ASN: Aggressive Control of BP, Lipids in T2DM May Up Kidney Risk
Strict BP control, fenofibrate use may increase long-term risk for adverse kidney events in T2DM patients
THURSDAY, Nov. 1, 2018 (HealthDay News) -- Intensive blood pressure (BP) control and fenofibrate use in patients with type 2 diabetes who are at high risk for cardiovascular disease may increase the risk for adverse kidney events, according to a study published in the Clinical Journal of the American Society of Nephrology to coincide with its presentation at the American Society of Nephrology's Kidney Week, held Oct. 23 to 28 in San Diego.
Amy K. Mottl, M.D., M.P.H., from the University of North Carolina at Chapel Hill, and colleagues evaluated the long-term kidney effects of aggressive control of glycemia (hemoglobin A1c <6 percent), blood pressure (systolic BP <120 mm Hg), and lipids among participants in the Action to Control Cardiovascular Risk in Diabetes (ACCORD) study. ACCORD was a multifactorial intervention in 10,251 people with type 2 diabetes at high risk for cardiovascular disease.
The researchers found 988 cases of incident macroalbuminuria, 954 with doubling of creatinine, 351 requiring dialysis, and 1,905 deaths, all of which constituted the primary composite outcome. Compared with standard therapy, the hazard ratios (HRs) for the composite outcome were 0.92 for intensive glycemic control, 1.16 for intensive BP control, and 1.16 for fenofibrate use. A secondary outcome analysis that accounted for the risk for death in incident kidney outcomes showed that in the glycemia trial, only macroalbuminuria was significantly decreased (HR, 0.68). Only creatinine doubling was affected in the BP and lipid trials (HR, 1.64 and 2, respectively).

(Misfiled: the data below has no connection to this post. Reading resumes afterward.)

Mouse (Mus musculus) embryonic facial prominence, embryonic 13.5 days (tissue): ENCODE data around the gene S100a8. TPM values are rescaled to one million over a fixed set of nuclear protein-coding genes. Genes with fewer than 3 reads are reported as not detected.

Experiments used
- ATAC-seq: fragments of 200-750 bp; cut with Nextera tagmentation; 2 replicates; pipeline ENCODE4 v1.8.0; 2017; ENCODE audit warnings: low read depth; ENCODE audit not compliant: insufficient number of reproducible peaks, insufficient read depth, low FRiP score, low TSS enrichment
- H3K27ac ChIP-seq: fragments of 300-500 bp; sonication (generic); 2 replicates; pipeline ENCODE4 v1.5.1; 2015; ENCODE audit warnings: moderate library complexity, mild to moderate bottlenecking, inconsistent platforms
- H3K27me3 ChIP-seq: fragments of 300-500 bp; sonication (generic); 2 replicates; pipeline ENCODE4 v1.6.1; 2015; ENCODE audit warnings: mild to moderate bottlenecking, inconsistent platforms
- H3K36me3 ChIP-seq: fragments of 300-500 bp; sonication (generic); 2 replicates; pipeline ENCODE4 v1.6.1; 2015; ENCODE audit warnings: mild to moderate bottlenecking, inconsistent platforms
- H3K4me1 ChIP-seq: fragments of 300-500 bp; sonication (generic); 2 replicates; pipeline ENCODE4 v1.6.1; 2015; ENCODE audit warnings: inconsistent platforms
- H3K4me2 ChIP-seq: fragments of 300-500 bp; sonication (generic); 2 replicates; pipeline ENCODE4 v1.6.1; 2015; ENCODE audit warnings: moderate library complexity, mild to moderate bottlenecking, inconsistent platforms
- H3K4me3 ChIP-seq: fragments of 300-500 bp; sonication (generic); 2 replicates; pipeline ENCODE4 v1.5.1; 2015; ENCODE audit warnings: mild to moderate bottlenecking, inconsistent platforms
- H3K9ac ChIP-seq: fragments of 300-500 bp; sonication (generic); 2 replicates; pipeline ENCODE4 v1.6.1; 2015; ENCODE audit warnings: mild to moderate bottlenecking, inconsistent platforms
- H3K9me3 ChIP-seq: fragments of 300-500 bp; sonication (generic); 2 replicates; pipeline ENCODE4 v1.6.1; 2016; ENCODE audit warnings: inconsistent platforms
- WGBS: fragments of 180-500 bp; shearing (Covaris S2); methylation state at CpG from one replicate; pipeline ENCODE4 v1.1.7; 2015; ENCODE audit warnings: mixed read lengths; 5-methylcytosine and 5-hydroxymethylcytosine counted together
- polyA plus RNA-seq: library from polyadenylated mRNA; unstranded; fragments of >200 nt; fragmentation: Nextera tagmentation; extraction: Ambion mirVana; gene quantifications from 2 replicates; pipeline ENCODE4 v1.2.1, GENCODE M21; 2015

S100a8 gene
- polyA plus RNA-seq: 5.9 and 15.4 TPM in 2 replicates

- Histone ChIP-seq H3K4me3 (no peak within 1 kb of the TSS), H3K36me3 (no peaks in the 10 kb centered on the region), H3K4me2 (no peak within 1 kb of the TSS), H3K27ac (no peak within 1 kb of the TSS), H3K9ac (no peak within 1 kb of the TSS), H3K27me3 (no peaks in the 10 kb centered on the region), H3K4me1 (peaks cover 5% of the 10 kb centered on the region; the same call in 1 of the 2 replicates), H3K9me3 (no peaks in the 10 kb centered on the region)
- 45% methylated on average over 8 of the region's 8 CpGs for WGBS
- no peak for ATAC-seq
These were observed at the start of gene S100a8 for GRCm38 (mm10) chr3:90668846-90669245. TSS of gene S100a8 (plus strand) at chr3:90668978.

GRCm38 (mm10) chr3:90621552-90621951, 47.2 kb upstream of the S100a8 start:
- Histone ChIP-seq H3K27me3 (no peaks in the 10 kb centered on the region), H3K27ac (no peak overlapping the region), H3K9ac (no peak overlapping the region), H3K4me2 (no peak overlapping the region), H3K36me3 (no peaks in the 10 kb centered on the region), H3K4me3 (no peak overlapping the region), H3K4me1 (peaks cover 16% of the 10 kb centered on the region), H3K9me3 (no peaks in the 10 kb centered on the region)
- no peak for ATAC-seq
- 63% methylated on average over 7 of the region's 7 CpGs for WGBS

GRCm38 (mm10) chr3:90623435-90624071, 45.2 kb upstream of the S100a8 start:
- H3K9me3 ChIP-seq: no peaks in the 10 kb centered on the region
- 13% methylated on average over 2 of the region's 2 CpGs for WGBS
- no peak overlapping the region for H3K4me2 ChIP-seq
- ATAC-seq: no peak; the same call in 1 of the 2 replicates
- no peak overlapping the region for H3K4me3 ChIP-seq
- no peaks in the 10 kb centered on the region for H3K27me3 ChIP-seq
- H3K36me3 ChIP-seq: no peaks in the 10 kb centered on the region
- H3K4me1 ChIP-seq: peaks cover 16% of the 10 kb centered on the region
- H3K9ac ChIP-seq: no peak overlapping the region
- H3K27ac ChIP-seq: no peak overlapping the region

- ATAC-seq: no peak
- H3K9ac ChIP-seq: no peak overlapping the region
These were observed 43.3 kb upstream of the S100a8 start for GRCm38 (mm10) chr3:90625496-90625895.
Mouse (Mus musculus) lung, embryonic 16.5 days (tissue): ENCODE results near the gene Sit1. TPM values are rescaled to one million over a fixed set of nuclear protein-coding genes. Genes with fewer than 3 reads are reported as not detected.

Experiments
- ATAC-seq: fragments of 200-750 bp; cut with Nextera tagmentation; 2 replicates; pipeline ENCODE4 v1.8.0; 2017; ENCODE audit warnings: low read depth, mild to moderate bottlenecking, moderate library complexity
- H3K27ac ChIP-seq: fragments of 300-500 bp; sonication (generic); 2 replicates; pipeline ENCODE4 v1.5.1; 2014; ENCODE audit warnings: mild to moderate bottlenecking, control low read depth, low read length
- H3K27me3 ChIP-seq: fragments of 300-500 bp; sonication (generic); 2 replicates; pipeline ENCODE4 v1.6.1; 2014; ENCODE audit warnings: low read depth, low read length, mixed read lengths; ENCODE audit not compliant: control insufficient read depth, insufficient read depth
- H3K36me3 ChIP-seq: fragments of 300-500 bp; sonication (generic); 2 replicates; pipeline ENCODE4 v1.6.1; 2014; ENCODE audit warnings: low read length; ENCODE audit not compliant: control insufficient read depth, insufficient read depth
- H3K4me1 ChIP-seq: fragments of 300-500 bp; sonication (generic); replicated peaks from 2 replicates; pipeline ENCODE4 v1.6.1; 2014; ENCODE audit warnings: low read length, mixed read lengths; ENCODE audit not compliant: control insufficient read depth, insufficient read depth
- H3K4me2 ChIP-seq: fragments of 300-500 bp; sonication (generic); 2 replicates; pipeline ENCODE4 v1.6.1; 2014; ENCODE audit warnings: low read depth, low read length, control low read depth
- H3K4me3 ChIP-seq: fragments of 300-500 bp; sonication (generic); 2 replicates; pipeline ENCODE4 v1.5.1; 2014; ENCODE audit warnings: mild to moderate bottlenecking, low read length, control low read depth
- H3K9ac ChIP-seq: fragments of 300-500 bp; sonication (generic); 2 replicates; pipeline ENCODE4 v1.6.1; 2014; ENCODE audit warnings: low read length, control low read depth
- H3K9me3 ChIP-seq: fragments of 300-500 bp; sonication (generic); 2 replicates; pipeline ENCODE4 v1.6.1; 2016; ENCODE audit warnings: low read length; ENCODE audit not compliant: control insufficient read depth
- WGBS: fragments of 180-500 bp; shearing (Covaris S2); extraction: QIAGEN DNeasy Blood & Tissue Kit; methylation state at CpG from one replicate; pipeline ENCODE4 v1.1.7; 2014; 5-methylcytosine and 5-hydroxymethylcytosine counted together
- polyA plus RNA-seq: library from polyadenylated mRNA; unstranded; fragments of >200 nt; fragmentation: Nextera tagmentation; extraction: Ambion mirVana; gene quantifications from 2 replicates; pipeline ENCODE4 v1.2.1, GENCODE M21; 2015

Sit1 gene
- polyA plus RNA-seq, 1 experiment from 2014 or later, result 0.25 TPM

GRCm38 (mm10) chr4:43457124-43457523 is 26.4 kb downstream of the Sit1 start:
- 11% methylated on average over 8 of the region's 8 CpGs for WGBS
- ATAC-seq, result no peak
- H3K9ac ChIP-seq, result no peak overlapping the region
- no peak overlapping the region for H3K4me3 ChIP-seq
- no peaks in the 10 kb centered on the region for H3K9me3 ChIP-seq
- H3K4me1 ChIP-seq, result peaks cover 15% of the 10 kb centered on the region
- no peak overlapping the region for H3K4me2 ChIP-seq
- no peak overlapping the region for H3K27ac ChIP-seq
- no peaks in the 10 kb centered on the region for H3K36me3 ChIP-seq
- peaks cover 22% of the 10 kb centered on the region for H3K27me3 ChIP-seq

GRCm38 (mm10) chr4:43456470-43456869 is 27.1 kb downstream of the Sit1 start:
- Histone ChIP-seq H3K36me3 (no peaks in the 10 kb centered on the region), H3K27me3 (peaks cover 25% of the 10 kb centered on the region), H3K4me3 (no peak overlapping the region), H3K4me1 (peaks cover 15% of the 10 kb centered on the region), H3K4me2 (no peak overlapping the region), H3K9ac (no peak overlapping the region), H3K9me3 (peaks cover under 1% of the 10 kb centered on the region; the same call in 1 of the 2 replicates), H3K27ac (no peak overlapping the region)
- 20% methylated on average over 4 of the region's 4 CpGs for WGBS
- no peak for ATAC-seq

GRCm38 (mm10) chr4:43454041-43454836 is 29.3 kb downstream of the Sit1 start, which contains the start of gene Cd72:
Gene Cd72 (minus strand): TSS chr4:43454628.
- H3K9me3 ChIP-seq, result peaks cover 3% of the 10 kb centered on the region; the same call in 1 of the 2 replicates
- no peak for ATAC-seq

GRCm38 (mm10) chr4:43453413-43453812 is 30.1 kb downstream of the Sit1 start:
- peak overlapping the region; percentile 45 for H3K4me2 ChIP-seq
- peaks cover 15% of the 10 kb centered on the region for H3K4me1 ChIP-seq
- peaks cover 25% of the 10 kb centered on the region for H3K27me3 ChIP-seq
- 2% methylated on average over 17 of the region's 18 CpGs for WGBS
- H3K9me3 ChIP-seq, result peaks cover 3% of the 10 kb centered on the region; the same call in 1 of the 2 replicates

"In people with type 2 diabetes at high risk for cardiovascular disease, intensive glycemic control may result in a long-term reduction in macroalbuminuria; however, intensive BP control and fenofibrates may increase the risk for adverse kidney events," conclude the authors.
The authors of an accompanying editorial wrote that the observation of doubling of serum creatinine does not suggest harm to the kidneys but was likely due to the limitations caused by the small number of available creatinine measurements. "We believe that the data actually suggest possible benefit for ESKD [end-stage kidney disease] with intensive glucose control, and remain inconclusive for intensive blood pressure control and fibrate use given the wide confidence intervals for the more reliable ESKD outcomes," they wrote.
Several authors disclosed financial ties to the pharmaceutical industry.